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Overactive Bladder Syndrome (OAB)

Ashley Dougvillo 
 • 
February 7, 2022

I have been seeing a bit more of this in the clinic which to me means…it is time for a blog!!

OAB is described as a frequent and sudden urge to urinate.  In some cases, this may be difficult to control and may result in incontinence (uncontrolled loss of urine).  Other symptoms include a sudden need to urinate upon standing, multiple times of urination throughout the night, or more than 8 times of urination in a 24 hour period.

So what exactly is occurring here?  The bladder and the brain are connected via a circuit of nerves and communicate closely with one another.   When this circuitry is functioning well, the kidneys allow the bladder to fill with urine, as the bladder fills nerves will eventually signal to the brain the need to void, urine then passes through the urethra (these same nerve signals allow the pelvic floor muscles and muscles along the urethra to relax).  The bladder helps with this process by tightening and contracting.   When somebody gets diagnosed with OAB, usually what has occurred is that the muscles of the bladder start to contract even when the volume of urine in the bladder is low which creates an ongoing urgency to urinate.

Prevention is a piece of this as well so maintaining a healthy weight, regular exercise, managing comorbidities such as diabetes, limiting alcohol and caffeine intake, and quitting smoking all can help!   There are other pathologies that mimic OAB and therefore it is always important to get checked out with your ob/gyne as well as with a pelvic floor physical therapist.  From a physical therapy standpoint, if this is something you are struggling with, an internal assessment of your pelvic floor muscles would be beneficial to assess for tightness or weakness that could be affecting function.  Additionally, education on breathing and pressure management strategies, proper coordination of pelvic floor muscle activation, bowel and bladder irritants, and a bladder schedule may assist with symptom improvement and/or resolution.  A lot of time when I am treating patients I start them with a bowel and bladder diary to look at trends in their voiding patterns over a 24 hour period.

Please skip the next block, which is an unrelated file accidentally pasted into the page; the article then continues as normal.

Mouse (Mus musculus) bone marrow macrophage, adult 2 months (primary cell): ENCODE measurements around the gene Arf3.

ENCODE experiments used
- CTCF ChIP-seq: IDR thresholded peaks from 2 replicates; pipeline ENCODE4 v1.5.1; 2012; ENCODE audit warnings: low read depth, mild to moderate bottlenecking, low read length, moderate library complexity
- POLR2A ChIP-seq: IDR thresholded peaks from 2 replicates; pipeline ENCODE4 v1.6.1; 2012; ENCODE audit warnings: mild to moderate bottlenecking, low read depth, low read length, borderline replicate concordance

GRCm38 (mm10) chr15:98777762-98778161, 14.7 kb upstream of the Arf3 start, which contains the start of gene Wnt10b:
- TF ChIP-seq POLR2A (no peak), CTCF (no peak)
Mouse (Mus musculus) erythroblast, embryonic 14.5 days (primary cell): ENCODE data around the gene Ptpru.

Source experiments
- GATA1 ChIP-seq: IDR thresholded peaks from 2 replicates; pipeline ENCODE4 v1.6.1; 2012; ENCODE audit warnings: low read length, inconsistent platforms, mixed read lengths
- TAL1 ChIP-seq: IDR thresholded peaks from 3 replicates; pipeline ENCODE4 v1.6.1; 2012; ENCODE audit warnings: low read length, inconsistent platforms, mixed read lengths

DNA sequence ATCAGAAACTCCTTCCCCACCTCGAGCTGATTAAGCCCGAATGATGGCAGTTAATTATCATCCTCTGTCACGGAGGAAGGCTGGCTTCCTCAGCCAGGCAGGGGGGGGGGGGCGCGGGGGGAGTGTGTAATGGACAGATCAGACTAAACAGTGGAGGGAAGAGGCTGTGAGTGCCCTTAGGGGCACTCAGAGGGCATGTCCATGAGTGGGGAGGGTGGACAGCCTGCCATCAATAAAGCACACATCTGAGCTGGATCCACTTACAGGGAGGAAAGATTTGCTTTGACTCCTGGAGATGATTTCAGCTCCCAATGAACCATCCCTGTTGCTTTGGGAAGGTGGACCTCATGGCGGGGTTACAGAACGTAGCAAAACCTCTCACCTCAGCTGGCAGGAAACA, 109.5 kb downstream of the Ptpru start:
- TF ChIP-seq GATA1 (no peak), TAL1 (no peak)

Ultimately there is a solution for you if you are struggling with bladder dysfunction!  The first step is to reach out to a medical professional and have confidence that an answer will be found for your individual needs!

Meet the Author
Ashley Dougvillo joined Smith Physical Therapy and Running Academy in 2019. She graduated from Marquette University in Milwaukee, WI in 2008, receiving her Bachelor of Science degree with a concentration in Biomedical Sciences. She then went on to attend Northwestern University in Chicago, IL to complete her Doctorate of Physical Therapy in 2010. She is a Certified Manual Therapist and has additionally obtained specialty certifications in the Pose Method of running, kinesiotaping, FMS/SFMA, ASTYM, and Women's Health.
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